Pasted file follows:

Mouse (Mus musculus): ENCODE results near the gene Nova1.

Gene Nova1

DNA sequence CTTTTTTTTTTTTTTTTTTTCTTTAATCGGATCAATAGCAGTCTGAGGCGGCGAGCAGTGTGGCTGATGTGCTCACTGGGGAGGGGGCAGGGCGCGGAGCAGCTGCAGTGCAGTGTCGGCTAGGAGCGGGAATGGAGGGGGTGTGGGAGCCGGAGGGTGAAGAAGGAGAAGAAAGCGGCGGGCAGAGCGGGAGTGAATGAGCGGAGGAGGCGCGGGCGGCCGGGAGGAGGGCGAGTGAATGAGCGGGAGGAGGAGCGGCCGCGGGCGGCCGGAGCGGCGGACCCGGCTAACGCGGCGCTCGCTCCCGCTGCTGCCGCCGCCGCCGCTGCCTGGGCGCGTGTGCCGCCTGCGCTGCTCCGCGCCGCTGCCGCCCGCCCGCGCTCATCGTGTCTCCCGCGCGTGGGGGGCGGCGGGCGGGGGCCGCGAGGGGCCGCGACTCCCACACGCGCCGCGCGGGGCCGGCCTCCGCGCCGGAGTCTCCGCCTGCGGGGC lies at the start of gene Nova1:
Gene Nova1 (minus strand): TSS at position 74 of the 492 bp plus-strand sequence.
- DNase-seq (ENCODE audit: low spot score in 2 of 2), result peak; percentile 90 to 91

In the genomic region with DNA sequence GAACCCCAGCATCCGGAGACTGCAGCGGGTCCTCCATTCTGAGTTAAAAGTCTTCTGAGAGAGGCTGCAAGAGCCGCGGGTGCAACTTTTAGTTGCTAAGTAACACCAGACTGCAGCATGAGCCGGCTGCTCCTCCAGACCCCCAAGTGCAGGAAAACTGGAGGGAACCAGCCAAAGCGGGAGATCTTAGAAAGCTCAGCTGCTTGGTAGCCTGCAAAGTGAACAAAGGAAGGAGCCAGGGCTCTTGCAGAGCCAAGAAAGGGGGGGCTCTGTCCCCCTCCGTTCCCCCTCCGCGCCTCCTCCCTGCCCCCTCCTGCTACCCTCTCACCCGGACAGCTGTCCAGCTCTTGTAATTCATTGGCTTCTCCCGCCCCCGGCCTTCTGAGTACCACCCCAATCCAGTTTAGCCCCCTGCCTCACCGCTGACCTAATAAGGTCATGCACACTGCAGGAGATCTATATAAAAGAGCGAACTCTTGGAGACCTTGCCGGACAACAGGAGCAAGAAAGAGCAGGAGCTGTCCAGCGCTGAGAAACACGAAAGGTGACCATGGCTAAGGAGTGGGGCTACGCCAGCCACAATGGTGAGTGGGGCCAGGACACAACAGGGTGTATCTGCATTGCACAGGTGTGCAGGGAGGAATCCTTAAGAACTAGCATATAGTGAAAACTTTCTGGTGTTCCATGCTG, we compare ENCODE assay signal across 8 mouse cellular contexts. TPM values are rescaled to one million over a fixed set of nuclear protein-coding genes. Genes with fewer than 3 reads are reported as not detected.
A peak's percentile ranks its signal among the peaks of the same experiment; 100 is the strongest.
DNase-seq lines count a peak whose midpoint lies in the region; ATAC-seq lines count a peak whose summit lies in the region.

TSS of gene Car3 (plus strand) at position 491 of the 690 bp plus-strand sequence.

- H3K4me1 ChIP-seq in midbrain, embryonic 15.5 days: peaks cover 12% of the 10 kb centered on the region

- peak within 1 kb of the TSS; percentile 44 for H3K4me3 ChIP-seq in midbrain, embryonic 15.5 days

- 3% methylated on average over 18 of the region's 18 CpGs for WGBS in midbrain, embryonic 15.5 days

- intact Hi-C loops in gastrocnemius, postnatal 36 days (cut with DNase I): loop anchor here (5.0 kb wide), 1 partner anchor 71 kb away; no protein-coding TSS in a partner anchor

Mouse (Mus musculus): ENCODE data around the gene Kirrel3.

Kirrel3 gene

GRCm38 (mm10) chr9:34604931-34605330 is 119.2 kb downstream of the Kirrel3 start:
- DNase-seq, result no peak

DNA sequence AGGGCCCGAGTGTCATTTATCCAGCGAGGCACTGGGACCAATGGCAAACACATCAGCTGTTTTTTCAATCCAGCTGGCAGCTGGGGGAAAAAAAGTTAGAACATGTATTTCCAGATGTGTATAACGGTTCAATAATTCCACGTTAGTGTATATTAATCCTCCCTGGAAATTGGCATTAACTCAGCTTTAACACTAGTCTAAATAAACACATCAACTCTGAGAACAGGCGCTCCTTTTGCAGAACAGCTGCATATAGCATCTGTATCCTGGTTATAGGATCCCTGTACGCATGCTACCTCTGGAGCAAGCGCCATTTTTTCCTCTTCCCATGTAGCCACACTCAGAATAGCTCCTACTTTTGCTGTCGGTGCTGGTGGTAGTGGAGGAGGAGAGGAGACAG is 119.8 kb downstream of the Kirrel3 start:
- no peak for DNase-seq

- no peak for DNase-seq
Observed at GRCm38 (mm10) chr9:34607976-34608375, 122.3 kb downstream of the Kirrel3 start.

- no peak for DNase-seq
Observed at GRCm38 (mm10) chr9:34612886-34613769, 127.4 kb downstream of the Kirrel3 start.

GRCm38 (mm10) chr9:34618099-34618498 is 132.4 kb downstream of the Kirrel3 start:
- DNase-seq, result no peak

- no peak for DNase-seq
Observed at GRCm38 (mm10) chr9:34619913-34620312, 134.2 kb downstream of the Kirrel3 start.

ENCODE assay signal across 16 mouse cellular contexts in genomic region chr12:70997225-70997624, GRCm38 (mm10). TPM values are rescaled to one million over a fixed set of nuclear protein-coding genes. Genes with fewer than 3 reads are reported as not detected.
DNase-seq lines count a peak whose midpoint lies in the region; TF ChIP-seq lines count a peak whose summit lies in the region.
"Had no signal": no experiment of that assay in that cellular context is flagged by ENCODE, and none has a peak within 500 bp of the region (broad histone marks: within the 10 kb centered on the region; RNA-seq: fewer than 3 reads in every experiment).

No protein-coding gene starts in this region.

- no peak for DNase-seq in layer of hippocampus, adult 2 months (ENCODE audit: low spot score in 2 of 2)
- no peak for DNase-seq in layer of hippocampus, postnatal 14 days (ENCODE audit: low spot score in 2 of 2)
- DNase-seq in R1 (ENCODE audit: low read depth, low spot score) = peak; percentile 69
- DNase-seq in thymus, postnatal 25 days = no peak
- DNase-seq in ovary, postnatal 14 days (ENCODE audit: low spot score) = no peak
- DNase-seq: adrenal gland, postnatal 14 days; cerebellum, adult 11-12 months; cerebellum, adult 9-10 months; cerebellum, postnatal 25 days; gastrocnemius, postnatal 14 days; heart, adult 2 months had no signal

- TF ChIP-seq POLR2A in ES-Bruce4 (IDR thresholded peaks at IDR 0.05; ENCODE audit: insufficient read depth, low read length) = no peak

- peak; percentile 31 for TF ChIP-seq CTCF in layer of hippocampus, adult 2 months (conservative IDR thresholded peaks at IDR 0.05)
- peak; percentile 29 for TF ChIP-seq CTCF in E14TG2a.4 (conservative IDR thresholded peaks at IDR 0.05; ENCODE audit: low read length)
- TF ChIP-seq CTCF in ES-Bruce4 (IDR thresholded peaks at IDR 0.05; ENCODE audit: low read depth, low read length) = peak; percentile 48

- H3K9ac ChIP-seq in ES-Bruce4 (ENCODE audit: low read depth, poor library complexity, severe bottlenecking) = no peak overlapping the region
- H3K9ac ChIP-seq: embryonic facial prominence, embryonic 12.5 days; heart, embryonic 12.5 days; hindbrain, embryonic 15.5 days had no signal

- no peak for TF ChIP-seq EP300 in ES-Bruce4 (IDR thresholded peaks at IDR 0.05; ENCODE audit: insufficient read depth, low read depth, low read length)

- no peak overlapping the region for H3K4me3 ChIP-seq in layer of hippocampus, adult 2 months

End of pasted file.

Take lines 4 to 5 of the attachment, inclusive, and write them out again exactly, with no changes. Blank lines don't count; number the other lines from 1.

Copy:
Gene Nova1 (minus strand): TSS at position 74 of the 492 bp plus-strand sequence.
- DNase-seq (ENCODE audit: low spot score in 2 of 2), result peak; percentile 90 to 91